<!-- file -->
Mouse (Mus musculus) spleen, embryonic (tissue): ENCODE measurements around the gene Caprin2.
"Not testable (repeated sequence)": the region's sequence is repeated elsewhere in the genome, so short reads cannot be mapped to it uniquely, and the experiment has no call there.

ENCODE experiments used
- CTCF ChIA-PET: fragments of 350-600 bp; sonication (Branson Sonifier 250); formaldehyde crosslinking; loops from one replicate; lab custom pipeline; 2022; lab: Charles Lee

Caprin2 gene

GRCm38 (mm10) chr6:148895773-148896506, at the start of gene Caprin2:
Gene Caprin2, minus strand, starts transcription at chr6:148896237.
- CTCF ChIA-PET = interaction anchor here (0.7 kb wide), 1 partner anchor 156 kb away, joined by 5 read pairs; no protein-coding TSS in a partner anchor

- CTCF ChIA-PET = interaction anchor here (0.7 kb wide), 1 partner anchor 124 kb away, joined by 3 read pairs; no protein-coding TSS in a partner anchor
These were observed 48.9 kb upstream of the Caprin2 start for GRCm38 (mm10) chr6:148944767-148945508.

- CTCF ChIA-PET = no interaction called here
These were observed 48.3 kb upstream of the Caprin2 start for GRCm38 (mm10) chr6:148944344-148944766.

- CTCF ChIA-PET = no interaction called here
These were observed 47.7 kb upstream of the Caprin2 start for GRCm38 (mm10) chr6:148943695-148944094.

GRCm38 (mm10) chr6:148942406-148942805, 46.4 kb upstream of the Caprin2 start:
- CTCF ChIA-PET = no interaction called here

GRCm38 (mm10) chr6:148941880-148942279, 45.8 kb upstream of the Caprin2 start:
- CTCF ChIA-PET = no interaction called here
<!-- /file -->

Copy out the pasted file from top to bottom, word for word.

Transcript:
Mouse (Mus musculus) spleen, embryonic (tissue): ENCODE measurements around the gene Caprin2.
"Not testable (repeated sequence)": the region's sequence is repeated elsewhere in the genome, so short reads cannot be mapped to it uniquely, and the experiment has no call there.

ENCODE experiments used
- CTCF ChIA-PET: fragments of 350-600 bp; sonication (Branson Sonifier 250); formaldehyde crosslinking; loops from one replicate; lab custom pipeline; 2022; lab: Charles Lee

Caprin2 gene

GRCm38 (mm10) chr6:148895773-148896506, at the start of gene Caprin2:
Gene Caprin2, minus strand, starts transcription at chr6:148896237.
- CTCF ChIA-PET = interaction anchor here (0.7 kb wide), 1 partner anchor 156 kb away, joined by 5 read pairs; no protein-coding TSS in a partner anchor

- CTCF ChIA-PET = interaction anchor here (0.7 kb wide), 1 partner anchor 124 kb away, joined by 3 read pairs; no protein-coding TSS in a partner anchor
These were observed 48.9 kb upstream of the Caprin2 start for GRCm38 (mm10) chr6:148944767-148945508.

- CTCF ChIA-PET = no interaction called here
These were observed 48.3 kb upstream of the Caprin2 start for GRCm38 (mm10) chr6:148944344-148944766.

- CTCF ChIA-PET = no interaction called here
These were observed 47.7 kb upstream of the Caprin2 start for GRCm38 (mm10) chr6:148943695-148944094.

GRCm38 (mm10) chr6:148942406-148942805, 46.4 kb upstream of the Caprin2 start:
- CTCF ChIA-PET = no interaction called here

GRCm38 (mm10) chr6:148941880-148942279, 45.8 kb upstream of the Caprin2 start:
- CTCF ChIA-PET = no interaction called here